Sunday, May 10, 2009

Don't do yourself an indignity

10 minute sketch of a co-worker's motorcycle, time siezed during a break at work

My earliest upbringing was in one of those religious traditions that teaches that there are not only sins we commit, but sins we have by failing to do something (fancifully deemed "sins of commission, and sins of omission.")

My best friend in my early high school years was Jewish, and he used to complain about how his mother would pour on the guilt for this or that occasion. I'd hear him through, then ask, "Is that it?! Is that the best she could do? Now I know what they say is true... the Jews may have invented guilt, but the Catholics perfected it." Poor David's guilt trips never held a candle to my mother's blazing fusion-stoked fires.

I've come to think that most of the guilt that was assumed about me was largely from someone else's projection, that is, they assumed I must be guilty of all the things they were guilty of (and then some.) I was not being seen with clarity. I was a child, an innocent child, who had little interest in doing wrong.

The result was a strait jacket, in which one's moral compass is surrounded by interfering magnets, placed there by misguided parents, teachers and priests, and every decision seemed freighted with unknown, and still less understood, moral hazards. My direction became muddy, and my own purpose was unclear. So, I continue to labor to free myself of these lodestones, by understanding best my true role in the world, my true purpose and most worthy efforts. It is still a minefield of uncertainty, because the map was so egregiously smeared. One thing helps: keeping an eye on where I'm supposed to be going.

So, I loved this passage I read last night in Julie Cameron's Vein of Gold:
One of the lies we tell ourselves is that if we do not let ourselves love completely, then we will be less hurt. Loving in a halfhearted manner, pursuing our dreams in a halfhearted manner, we are divided against ourselves. We do ourselves the indignity of not taking ourselves seriously, and we do our creative projects the serious injustice of refusing to visualize them with clarity. Because clarity of vision is a trigger to manifestation, our self-protective desire to hedge our bets can result in our projects not coming to fruition.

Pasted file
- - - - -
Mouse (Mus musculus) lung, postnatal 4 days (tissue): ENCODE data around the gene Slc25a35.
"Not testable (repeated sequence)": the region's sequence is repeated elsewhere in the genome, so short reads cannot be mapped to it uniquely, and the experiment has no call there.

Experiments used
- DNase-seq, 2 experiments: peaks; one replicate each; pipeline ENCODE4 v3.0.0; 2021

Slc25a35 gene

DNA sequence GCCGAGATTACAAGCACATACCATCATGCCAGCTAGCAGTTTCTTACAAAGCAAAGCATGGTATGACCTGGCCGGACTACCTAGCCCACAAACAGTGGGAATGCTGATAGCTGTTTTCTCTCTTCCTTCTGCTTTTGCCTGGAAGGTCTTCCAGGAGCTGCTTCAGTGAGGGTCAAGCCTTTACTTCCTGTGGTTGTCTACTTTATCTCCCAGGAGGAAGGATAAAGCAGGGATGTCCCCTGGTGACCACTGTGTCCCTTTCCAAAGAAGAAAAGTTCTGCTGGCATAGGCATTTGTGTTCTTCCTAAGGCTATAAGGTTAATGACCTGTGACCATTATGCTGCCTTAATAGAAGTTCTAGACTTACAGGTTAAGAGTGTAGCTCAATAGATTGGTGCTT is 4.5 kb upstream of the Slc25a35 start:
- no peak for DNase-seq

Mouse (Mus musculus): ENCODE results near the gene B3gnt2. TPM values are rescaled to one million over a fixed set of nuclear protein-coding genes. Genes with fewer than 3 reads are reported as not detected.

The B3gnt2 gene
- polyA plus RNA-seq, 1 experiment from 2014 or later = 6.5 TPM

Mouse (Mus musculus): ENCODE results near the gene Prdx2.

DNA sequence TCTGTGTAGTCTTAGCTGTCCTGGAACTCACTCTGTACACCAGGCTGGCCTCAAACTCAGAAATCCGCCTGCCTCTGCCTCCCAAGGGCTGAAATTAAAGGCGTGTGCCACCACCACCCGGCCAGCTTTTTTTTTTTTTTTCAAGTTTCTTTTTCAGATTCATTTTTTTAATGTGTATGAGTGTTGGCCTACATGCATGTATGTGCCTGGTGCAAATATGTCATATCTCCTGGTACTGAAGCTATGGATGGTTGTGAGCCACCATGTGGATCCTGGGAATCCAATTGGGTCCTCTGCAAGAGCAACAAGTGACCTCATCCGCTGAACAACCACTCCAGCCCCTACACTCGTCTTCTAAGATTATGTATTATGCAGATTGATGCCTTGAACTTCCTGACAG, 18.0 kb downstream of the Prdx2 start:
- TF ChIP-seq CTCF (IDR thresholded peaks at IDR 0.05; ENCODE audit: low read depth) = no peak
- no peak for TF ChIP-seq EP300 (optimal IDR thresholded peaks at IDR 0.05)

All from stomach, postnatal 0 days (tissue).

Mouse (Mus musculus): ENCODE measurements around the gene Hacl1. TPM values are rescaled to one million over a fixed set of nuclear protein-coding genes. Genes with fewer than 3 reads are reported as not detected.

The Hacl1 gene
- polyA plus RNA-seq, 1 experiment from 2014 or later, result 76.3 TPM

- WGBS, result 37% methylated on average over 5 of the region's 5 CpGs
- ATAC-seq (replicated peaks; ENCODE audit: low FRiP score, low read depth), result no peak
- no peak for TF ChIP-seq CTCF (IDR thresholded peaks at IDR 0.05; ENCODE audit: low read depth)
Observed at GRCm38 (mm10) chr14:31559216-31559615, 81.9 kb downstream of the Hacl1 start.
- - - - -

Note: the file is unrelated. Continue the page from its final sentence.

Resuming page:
I realize I love a few things, still... my wife, my son, and art (Happy Mother's Day, ArtLady; and to my son: you've been a pleasure to raise). And I love that we have (only) a few years to work these things out to the best of our abilities.

Be passionate. You have nothing more to lose, and everything to gain.


Barbara Muir said...

Wow Arty Edgar,

I love this post! I love Julia Cameron too, and she is so bang on. The indignity of apathy is something. But correction here, the Catholics have nothing on the a-religious folks. We had guilt twisted into our souls like hot knives and we were already Canadian, which meant we had to say sorry at the beginning of every sentence. (This reminds me of a Monty Python skit).

Love the bike sketch. Keep drawing. If you've figured out that you love your wife and son, you're way ahead of the pack.

Take care,


Frank Gardner said...

Good stuff Edgar. Here's to your passions.

Edgar said...

Barbara— Thanks, I'm trying to keep my head above water... drawing does seem to help me float— and that's a way to circumvent the guilt, to.

Frank— So nice of you to drop by. Thanks for the toast. I'll drink to yours as well.

r garriott said...

A brilliant post... thanks for putting into words what surviving 12 years of parochial school is like. Decades later, I'm still sorting that stuff out.

Nice 10 minute sktch as well!

Anonymous said...

"clarity of vision is a trigger to manifestation" words to live by. This means we have to commit to deciding what we really want.

I say no to guilt! Yes to grace.

Edgar said...

r garriott—There are "recovering catholics" everywhere. Just take one day at a time.

Silvina—If only I could keep words to live by in my head. Maybe a tattoo would help, or ten thousand tattoos.

Patrice said...

Great post and a great passage from JC. I wasn't raised Catholic - but my father was a fundamentalist minister... (nuff said) and I grew up with many, many fears. Fear of disappointing and fear of wanting too much were the ones that held me back. It was many years before I realized I feared my artistic ambitions as if they were sins of pride, greed and gluttony.

It's so difficult to put aside the lessons of childhood, even if what was learned was misinformation.